In the 1970s, Cleveland, Ohio was at war – rival factions fought for control of the city’s organized crime rackets, with deadly results. In 1976, Cleveland was the bombing capital of the United States.
High-profile crime figures were wiped out left and right with car bombs, leaving Cleveland residents shaken. In the center of all the mayhem and bloodshed was an Irish-American crime boss named Danny Greene who went to war with Cleveland’s long-established Italian criminal empire.
Danny Greene was born in Cleveland in 1933 and grew up in the city’s Collinwood neighborhood. As a teenager, he fought frequently with Italian-American kids and developed a dislike for Italians that he carried with him for his entire life. Greene joined the Marines, boxed in the Corps, and became an expert marksman. After his military duty, Greene returned to Cleveland and started working on the waterfront as a longshoreman. In 1962, before he had reached the age of 30, Danny Greene was elected President of the local dock workers’ union.
Greene caused controversy in Cleveland when he organized work stoppages and strikes. In 1964, Greene lost his union job when it came to light that he was allowing corruption to flourish, including kickbacks and having dock workers sign over their paychecks to him.
As he made headlines with the dock workers’ union, Greene caught the eye of a Jewish gangster named Shondor Birns, who had been active since the days of Prohibition. After Greene’s ouster from the union, Birns hired him on as an enforcer. While working for Birns, Greene also branched out on his own, building a criminal empire that included loansharking and gambling operations.
Despite his personal dislike for Italians, Greene also teamed up with a Teamster named John Nardi to expand his criminal activities. There has been speculation that Danny Greene may have been an FBI informant, which might help explain why he was able to avoid scrutiny from law enforcement for so many years.
Greene was a formidable figure, tough and not afraid to stand up for what he believed in. He was also fiercely proud of his Irish heritage, favored the color green, and wore a green crucifix around his neck.
He enjoyed notoriety in his home neighborhood of Collinwood, with many of the residents seeing him as a kind of Robin Hood figure because Greene gave money to the needy and was quick to help out his neighbors.
Greene took a job with the Cleveland Solid Waste Trade Guild, where he was seen as a skilled negotiator and peacekeeper. But when a trash hauler named “Big Mike” Frato pulled out of the guild, the two immediately went to war with each other. One of Greene’s men, 31-year-old Arthur Sneperger, was killed in 1971 when a bomb he was carrying to plant in Frato’s car exploded. Less than a month later, Greene shot and killed Frato after “Big Mike” tried to shoot him from a passing car. Greene was later acquitted on grounds of self-defense.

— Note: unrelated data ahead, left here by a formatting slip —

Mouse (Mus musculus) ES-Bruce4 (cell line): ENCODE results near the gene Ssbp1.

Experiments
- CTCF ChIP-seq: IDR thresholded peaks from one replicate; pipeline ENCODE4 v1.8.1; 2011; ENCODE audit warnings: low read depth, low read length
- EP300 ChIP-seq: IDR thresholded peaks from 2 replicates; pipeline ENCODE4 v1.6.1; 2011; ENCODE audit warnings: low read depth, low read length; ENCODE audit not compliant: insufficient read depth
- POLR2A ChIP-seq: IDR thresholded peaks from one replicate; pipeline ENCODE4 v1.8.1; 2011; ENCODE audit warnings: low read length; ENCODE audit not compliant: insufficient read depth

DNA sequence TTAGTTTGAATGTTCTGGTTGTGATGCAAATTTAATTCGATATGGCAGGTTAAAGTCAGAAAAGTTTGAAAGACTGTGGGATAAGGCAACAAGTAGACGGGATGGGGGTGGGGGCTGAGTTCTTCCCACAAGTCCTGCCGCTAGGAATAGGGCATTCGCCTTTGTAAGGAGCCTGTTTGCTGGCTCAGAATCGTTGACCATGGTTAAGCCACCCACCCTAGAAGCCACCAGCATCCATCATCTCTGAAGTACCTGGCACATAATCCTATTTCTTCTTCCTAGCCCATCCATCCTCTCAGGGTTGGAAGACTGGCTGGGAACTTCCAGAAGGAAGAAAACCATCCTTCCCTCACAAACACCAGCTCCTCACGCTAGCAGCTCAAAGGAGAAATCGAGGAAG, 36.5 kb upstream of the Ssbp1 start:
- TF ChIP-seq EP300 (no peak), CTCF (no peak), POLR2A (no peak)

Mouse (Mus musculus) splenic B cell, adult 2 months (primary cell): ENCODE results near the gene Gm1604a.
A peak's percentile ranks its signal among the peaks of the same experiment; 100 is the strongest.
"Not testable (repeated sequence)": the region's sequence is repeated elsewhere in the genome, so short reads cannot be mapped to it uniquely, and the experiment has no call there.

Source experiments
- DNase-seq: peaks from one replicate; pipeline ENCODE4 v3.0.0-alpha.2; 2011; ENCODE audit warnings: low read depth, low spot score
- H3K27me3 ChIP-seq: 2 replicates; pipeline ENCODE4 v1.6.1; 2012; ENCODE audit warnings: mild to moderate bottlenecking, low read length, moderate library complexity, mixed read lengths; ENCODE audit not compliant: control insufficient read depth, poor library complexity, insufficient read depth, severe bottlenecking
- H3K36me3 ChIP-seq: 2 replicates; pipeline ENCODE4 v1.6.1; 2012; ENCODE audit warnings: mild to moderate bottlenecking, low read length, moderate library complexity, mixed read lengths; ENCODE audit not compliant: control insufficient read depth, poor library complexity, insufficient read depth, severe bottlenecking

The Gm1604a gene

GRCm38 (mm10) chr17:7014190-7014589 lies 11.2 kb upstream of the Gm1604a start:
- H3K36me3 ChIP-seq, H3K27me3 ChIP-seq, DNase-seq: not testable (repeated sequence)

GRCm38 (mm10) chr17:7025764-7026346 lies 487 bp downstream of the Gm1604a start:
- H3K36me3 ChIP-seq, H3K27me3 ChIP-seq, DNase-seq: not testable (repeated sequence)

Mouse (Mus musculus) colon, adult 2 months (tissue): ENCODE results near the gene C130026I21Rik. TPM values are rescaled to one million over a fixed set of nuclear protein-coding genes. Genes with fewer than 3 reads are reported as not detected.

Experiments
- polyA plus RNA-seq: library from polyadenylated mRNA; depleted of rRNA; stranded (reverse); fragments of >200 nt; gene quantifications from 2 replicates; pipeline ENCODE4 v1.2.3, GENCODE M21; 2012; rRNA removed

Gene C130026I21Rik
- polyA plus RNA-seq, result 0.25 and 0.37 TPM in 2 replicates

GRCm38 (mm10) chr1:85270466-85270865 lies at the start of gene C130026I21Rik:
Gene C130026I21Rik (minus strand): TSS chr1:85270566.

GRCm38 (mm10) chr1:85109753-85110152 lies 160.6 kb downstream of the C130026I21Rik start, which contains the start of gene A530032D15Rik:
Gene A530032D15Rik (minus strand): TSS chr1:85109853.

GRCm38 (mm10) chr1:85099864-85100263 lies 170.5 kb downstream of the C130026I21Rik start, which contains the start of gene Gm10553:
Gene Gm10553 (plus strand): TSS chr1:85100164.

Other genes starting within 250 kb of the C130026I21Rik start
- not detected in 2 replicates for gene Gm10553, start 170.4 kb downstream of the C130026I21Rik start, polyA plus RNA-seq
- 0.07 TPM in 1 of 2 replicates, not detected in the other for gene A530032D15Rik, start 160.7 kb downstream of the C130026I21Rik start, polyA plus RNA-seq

Danny Greene ran Shondor Burns’ numbers rackets while the old gangster served time in prison in the early 1970s. This only served to strengthen Greene’s reputation and cemented his power in Cleveland’s underworld. After Birns was released from prison, the relationship between him and Greene took a nosedive. Birns took out a $20,000 contract on Greene’s life, which severed the partnership completely. On March 29, 1975, Shondor Birns was killed by a car bomb, the weapon that would come to define the Cleveland gang war over the next couple years. Danny Greene’s house was bombed in May 1975, shortly after Birns’ assassination.
Greene and his army of men were now at war with other criminal elements in Cleveland, most notably the Italian mafia. Gangsters detonated an incredible 37 bombs in the Cleveland area in 1976. Attempts on Danny Greene’s life were made, but all failed – it seemed that the Irishman couldn’t be taken down. Then, Greene’s associate John Nardi was killed by a bomb in May 1977 outside the Teamsters office. After years of avoiding death, the Irishman’s luck was about to run out.
On October 6, 1977, Greene approach his Lincoln Continental after a visit to his dentist. Like many of Cleveland’s gangsters before him, Greene had reached the end of the road. That day, with newly clean teeth, the 43-year-old Greene was obliterated by a car bomb.
A mob hitman named Ray Ferritto was picked up for Greene’s murder, and he quickly turned informant, agreeing to spill everything he knew about Mafia operations across the United States in exchange for leniency. In the end, the death of Danny Greene and the testimony offered by Ray Ferritto brought down what was left of the Cleveland mob.
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